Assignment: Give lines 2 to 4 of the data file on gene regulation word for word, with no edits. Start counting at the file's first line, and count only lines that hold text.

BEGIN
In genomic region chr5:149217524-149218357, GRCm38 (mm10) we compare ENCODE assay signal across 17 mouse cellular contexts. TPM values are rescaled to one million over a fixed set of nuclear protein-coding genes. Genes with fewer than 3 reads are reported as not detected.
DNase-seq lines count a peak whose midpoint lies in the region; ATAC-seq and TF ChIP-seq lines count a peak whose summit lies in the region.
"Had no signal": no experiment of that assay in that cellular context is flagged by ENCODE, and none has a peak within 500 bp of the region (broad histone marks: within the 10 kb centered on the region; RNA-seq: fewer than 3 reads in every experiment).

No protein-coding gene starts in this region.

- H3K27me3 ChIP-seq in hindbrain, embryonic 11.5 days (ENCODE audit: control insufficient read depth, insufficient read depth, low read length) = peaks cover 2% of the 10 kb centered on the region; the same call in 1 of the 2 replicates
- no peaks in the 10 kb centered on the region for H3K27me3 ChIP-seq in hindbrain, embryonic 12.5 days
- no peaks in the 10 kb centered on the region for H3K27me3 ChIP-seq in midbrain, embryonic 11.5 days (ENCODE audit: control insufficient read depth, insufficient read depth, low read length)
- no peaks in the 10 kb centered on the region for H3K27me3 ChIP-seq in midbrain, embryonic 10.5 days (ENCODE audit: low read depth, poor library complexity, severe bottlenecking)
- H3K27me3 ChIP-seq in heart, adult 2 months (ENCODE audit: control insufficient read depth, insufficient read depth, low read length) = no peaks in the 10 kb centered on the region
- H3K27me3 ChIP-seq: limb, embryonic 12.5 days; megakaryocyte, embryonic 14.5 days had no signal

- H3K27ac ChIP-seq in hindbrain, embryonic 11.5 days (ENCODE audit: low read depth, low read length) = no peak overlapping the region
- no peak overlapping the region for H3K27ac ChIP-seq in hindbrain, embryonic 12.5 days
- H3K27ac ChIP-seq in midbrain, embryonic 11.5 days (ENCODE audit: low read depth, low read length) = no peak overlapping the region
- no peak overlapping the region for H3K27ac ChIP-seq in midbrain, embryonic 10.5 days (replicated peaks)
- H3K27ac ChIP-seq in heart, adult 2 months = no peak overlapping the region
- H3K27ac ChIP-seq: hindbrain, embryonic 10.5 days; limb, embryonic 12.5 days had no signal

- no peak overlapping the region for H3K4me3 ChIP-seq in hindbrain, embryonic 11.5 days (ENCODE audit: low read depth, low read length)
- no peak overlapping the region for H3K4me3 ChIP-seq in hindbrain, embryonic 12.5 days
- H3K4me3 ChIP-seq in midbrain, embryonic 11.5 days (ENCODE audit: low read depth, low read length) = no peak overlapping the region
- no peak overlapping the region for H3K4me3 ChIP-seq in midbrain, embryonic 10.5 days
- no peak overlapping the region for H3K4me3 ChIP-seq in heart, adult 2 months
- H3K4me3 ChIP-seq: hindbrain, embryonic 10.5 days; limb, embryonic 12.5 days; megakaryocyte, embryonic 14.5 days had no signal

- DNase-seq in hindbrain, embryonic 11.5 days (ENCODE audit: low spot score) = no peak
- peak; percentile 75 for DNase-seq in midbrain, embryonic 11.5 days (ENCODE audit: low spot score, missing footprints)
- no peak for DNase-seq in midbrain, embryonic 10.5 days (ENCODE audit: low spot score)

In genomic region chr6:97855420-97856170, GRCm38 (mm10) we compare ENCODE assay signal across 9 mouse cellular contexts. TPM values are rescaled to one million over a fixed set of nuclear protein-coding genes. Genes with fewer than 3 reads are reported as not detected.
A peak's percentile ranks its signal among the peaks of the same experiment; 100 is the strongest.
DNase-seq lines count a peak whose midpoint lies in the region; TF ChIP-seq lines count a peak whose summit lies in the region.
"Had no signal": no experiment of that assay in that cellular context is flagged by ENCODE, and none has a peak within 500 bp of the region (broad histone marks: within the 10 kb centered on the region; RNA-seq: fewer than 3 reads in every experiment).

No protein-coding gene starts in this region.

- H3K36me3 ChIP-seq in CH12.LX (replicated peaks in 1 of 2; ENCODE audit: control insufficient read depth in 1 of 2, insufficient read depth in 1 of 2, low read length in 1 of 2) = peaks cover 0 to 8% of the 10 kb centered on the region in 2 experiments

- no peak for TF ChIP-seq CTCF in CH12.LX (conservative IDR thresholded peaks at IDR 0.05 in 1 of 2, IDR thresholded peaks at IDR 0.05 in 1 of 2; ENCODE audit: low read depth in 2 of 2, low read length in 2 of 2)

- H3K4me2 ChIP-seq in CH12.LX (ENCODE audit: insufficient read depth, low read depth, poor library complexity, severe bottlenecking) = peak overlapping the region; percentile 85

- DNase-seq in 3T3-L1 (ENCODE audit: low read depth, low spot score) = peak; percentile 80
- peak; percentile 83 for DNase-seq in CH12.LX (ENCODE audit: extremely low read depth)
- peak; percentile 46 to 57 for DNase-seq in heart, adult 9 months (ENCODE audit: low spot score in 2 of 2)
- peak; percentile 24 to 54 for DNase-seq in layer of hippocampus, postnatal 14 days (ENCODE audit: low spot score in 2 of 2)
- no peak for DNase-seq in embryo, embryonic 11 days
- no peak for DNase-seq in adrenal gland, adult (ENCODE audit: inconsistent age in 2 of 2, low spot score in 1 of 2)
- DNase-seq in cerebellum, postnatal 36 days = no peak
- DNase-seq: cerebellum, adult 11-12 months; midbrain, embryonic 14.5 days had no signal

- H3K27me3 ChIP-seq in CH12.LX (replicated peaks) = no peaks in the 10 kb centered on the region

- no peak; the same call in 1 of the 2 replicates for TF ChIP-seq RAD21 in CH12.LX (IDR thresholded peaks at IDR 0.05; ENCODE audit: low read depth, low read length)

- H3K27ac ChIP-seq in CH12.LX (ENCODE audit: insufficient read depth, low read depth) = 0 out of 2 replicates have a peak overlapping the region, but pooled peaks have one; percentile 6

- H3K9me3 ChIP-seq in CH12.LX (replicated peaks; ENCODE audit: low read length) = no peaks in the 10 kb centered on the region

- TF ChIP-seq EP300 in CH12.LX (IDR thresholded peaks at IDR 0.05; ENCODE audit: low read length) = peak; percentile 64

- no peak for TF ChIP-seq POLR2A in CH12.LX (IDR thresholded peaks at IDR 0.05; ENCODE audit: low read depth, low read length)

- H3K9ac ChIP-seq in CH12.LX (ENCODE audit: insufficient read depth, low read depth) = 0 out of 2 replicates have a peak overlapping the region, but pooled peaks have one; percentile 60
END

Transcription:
DNase-seq lines count a peak whose midpoint lies in the region; ATAC-seq and TF ChIP-seq lines count a peak whose summit lies in the region.
"Had no signal": no experiment of that assay in that cellular context is flagged by ENCODE, and none has a peak within 500 bp of the region (broad histone marks: within the 10 kb centered on the region; RNA-seq: fewer than 3 reads in every experiment).

No protein-coding gene starts in this region.